Because of her poor reputation and having most likely been ostracized as an outcast, this woman had built up a wall to hide behind. Being behind this wall was comfortable for her. She could hide her shame. Maybe she was an outcast because of her own doing.
She feared that if people really knew her, they wouldn’t like her. Thus, the fear of rejection was too great for her to leave the comforts of the wall she had built. When confronted with the ultimate truth of her life, she actually tried to switch the subject. However, that is exactly what Jesus wanted.
We are like this. We are afraid to admit our secrets — to others, let alone God. We build walls for our own protection. But Jesus wants to tear them down. How can we be saved and delivered if we don’t admit we need help in the first place?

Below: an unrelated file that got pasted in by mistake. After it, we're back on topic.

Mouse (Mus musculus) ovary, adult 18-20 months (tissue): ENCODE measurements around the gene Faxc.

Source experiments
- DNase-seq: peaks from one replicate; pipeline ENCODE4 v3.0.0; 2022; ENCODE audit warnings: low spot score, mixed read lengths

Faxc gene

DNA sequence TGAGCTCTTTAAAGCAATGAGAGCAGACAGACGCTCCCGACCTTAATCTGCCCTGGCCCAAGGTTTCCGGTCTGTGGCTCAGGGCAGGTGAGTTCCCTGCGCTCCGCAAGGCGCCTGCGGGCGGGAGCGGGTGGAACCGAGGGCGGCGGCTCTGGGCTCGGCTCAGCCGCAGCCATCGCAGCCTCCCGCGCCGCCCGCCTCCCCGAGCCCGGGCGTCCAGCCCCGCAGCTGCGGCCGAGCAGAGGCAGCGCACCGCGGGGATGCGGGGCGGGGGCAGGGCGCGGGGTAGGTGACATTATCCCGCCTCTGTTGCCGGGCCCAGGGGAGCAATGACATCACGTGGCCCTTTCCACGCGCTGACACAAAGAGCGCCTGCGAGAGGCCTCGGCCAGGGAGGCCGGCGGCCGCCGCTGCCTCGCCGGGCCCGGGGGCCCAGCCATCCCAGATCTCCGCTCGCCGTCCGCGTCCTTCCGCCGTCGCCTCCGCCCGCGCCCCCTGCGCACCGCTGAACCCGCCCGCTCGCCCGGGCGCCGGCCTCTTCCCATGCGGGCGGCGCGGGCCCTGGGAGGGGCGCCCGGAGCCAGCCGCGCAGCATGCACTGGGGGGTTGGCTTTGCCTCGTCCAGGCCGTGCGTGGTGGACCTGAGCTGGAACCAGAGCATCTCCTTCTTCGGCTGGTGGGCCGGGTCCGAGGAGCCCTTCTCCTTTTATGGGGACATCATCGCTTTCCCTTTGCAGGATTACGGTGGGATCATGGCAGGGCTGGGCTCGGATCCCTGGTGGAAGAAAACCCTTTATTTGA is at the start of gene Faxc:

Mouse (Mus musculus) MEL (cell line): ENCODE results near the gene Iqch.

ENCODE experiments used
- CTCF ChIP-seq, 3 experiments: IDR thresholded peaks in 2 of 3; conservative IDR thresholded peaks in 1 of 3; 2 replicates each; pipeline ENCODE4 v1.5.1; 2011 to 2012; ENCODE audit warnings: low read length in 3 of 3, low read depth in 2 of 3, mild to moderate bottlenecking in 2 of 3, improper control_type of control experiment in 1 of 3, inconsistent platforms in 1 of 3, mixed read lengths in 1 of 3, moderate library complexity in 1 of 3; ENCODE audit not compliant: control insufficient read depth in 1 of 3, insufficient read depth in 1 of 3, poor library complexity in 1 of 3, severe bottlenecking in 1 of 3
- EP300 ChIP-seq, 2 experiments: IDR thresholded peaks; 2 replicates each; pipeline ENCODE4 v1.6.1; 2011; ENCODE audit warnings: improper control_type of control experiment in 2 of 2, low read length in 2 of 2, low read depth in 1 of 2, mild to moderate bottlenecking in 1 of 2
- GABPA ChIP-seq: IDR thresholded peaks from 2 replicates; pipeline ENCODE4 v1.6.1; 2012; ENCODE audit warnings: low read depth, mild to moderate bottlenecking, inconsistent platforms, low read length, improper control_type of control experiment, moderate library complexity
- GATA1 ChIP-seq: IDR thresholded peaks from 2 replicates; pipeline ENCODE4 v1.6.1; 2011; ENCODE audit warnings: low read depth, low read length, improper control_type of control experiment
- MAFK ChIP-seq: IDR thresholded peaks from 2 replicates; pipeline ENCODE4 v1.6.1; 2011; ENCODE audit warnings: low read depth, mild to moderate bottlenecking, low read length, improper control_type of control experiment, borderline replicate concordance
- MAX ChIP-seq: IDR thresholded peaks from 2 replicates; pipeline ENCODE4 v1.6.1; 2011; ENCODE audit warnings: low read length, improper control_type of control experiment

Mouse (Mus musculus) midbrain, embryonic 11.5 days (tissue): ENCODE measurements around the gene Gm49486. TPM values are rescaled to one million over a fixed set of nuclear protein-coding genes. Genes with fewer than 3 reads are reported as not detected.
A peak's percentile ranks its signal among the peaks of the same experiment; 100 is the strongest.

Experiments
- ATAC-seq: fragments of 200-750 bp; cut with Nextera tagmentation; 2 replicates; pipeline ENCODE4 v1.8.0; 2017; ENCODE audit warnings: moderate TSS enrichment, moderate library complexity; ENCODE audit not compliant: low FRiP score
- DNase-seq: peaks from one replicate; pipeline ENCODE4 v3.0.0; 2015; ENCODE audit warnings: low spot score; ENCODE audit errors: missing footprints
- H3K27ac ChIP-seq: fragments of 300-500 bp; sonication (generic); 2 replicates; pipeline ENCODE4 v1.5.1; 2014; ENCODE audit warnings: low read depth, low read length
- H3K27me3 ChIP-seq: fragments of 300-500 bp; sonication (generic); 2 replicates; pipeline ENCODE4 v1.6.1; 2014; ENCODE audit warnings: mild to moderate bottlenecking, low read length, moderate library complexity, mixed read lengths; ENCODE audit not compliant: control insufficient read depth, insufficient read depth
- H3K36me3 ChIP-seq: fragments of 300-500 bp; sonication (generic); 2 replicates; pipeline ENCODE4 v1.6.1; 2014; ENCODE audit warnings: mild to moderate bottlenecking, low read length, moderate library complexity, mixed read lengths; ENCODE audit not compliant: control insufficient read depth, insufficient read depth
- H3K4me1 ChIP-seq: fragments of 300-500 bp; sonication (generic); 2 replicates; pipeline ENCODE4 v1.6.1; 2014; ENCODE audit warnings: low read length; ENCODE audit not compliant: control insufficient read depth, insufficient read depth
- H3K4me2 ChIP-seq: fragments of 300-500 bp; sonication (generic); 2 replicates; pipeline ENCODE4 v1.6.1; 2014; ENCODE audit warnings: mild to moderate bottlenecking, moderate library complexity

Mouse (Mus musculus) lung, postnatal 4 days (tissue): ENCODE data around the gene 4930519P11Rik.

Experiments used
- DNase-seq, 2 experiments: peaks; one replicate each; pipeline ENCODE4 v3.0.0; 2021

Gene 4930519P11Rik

We practice the art of denial, but God will often lovingly orchestrate events in our life, so that in an unexpected place we have an unexpected encounter with Him. God values outcasts too much to leave them where they are. He intentionally goes after them and encounters them with His love.
Some of you are having one of those experiences right now. It may not feel like the love of God, but is it love for God to leave you in your sin? Christ took on your shame so that you would not have to feel shame.
Hebrews 12:2 says, “fixing our eyes on Jesus, the author and perfecter of faith, who for the joy set before Him endured the cross, despising the shame, and has sat down at the right hand of God.”
Shame silences us. As an author stated, “Because of shame you may feel unqualified to speak truth in areas where you have influence. But there’s hope. You don’t have to allow shame to silence you. You can live in the freedom of God’s grace. You can point people to Jesus who conquered shame. We can choose Jesus over shame every time.”